Back in the day, military mules could be an ornery bunch.
So ornery, in fact, that they sometimes had to be put down flat, just so they could put shoes on them.
But their value was immense, especially in difficult terrain, such as Burma, or other challenging theatres of war.
Today, the modern infantryman can carry anywhere between 60 to 120 pounds into battle.
Ammunition, medical supplies, food, water, it all adds up and when it does, soldiers slow down. Soldiers carrying packs that weigh a third or more of their overall body weight are significantly less mobile and arrive at their objective fatigued, reducing their overall effectiveness.
Modern warfare, with anti-tank weapons, radios, and body armor has made a soldier’s load heavier, not lighter.
Meanwhile, a company recently selected as the winner of a program to create a “robotic mule” for troops to carry a squad’s worth of gear will have the next year to roll out the automated addition to soldiers, according to a report by Todd South in Army Times.
The Army picked an offering by General Dynamics in the Small Multipurpose Equipment Transport category, or SMET, in late 2019 — the Land Systems MUTT (Multi-Utility Tactical Transport).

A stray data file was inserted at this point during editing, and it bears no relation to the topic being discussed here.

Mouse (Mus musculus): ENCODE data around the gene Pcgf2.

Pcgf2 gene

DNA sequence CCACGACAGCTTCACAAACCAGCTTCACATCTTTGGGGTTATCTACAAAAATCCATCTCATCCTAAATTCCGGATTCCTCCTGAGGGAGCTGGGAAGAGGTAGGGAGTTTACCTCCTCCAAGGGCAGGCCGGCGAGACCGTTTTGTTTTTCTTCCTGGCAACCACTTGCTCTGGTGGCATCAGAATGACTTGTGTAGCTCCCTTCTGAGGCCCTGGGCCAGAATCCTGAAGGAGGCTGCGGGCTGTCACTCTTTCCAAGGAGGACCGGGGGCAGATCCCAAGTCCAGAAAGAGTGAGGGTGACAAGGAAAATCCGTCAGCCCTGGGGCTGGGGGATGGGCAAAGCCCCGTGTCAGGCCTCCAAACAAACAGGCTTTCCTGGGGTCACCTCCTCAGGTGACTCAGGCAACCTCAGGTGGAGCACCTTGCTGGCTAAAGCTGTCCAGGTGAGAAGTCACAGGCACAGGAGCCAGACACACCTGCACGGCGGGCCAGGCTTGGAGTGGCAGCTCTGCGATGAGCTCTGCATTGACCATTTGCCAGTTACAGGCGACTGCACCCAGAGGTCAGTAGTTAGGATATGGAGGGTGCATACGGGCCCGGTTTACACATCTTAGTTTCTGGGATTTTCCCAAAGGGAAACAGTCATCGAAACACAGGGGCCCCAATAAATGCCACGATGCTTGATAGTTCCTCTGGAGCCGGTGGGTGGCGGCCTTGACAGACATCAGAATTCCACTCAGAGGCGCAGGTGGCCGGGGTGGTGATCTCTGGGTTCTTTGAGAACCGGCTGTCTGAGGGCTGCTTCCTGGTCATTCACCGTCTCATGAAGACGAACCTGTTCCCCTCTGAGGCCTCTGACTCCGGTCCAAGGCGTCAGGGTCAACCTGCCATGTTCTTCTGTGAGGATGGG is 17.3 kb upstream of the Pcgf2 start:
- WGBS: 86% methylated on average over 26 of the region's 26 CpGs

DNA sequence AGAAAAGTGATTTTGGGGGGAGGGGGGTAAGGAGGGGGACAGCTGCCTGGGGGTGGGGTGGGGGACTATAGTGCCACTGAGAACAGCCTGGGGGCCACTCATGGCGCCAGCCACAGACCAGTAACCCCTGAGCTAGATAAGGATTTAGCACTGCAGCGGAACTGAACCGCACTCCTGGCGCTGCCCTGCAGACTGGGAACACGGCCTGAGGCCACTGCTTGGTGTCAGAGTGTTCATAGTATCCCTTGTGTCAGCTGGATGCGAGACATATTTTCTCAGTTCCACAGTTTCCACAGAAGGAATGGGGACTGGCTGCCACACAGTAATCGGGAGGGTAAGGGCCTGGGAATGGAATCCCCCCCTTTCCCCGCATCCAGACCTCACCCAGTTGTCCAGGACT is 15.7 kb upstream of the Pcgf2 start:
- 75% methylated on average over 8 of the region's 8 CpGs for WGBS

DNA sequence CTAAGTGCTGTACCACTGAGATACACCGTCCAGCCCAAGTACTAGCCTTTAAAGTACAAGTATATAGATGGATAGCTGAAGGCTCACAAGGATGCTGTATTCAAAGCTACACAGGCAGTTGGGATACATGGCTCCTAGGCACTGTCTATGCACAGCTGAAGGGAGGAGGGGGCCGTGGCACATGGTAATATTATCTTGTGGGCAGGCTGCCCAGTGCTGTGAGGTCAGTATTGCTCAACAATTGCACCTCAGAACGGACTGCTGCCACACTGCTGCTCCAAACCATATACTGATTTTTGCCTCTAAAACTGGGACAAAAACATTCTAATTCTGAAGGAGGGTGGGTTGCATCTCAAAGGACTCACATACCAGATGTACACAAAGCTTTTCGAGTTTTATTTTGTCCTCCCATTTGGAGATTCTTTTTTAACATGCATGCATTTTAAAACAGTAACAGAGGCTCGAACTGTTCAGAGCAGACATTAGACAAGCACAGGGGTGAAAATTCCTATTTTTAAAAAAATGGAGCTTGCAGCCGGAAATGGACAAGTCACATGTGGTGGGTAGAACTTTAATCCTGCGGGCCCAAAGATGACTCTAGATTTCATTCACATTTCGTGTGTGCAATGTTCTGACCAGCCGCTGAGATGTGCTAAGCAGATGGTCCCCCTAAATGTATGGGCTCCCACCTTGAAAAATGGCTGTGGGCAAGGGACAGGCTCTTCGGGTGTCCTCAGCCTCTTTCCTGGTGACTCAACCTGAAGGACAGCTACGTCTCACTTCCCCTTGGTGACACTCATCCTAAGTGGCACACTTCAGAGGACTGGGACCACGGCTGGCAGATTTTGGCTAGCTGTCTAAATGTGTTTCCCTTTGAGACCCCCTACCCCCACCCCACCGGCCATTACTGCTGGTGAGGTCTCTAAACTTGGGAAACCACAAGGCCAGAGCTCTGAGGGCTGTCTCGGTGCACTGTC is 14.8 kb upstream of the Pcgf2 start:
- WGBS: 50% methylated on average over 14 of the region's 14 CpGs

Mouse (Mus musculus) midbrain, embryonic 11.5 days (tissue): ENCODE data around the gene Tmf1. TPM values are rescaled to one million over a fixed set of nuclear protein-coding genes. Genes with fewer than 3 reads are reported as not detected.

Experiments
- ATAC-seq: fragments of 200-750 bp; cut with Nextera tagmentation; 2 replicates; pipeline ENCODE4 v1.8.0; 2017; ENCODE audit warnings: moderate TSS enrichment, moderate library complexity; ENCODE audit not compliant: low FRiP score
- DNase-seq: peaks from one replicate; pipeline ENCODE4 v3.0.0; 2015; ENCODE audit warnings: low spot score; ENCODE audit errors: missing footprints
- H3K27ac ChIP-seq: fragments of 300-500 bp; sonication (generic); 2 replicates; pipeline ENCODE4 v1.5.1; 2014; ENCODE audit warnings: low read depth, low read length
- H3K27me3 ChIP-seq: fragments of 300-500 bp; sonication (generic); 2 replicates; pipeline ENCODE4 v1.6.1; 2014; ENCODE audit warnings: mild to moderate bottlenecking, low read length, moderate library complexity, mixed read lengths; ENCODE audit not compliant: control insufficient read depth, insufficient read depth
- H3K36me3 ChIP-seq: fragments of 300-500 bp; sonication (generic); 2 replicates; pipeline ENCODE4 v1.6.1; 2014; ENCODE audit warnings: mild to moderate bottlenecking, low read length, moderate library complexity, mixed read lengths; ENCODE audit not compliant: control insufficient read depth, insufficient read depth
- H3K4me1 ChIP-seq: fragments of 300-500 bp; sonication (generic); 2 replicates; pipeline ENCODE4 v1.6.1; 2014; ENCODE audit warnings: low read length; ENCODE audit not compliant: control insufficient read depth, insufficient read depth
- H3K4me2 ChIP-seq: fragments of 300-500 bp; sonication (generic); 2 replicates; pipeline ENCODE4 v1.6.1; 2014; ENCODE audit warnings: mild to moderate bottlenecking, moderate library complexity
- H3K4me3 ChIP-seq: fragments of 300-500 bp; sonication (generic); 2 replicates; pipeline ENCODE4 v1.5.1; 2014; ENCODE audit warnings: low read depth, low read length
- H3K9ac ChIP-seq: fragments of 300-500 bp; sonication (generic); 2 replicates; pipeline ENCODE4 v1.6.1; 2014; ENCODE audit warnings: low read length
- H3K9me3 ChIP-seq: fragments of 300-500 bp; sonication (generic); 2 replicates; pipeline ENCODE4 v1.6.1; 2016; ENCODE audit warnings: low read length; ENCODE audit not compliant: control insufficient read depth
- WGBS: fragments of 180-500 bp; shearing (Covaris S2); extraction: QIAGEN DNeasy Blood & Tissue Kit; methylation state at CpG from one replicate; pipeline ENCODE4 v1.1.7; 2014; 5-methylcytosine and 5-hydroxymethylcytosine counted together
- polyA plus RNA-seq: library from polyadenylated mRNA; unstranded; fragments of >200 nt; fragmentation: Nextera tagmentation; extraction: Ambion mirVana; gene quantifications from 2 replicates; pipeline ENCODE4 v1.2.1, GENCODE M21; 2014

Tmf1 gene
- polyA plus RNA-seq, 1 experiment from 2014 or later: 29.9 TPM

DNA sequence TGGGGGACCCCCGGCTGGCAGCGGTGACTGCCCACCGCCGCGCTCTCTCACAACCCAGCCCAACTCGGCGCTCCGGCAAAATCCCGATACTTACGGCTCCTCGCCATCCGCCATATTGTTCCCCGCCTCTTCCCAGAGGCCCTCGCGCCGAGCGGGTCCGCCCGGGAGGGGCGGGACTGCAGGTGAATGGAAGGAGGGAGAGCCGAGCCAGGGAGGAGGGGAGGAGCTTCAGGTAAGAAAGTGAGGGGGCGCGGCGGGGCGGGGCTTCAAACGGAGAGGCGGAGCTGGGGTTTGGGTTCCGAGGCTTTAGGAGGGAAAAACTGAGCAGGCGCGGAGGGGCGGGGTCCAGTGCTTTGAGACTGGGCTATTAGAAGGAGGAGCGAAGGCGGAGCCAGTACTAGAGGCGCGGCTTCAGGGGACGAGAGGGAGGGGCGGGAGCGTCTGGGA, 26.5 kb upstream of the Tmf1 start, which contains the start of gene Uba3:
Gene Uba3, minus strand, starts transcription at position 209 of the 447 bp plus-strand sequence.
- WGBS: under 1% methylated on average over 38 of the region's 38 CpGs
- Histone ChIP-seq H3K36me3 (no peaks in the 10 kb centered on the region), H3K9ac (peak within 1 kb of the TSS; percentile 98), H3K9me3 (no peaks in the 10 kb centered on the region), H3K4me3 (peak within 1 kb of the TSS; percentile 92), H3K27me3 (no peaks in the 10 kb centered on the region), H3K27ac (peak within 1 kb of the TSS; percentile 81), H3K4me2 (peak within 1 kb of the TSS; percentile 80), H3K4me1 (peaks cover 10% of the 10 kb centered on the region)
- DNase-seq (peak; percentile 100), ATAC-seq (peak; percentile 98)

The US$162.4 million contract kicks off what eventually will be 624 MUTTs for the Army, which are slated to field to units by 2021.
The device takes the load off of soldiers by carrying water, ammunition, batteries and other items for sustaining a squad in remote environments.
The MUTT will run both unmanned and optionally manned, be able to carry 1,000 pounds, traveling over a distance of 60 miles in a 72-hour period while also providing 3kw of power while stationary and 1kw while moving for charging equipment and batteries.
It can also be tailored to missions such as running remote weapons stations, casualty evacuation and launching unmanned aerial systems or conducting reconnaissance.
Soldiers with 10th Mountain Division at Fort Drum, New York, and 101st Airborne Division at Fort Campbell, Kentucky, along with Marines from 2nd Marine Division at Camp Lejeune, North Carolina, tested the SMET over most of 2019 as part of feedback for the Army eventually choosing the GD Land Systems variant.
The MUTT is an 8×8 unmanned ATV designed to follow soldiers on their route, carrying their gear for them and allowing them to concentrate on the mission.
It uses a wireless tethering system that allows the vehicle to track and follow an individual soldier in an infantry squad, trailing him or her like a pack animal. It could even act as a mothership for a flying drone.
MUTT can also carry support weapons, such as the M4 Gustav recoilless rifle, Javelin anti-tank missile and spare ammunition.
It can also carry wounded soldiers, freeing up those that might otherwise carry them from the battlefield to continue performing their missions.
A remote controlled MUTT could scout out areas before human soldiers enter them, probing for ambushes, or lay ambushes themselves with remotely fired machine guns, grenade launchers, and anti-tank missiles.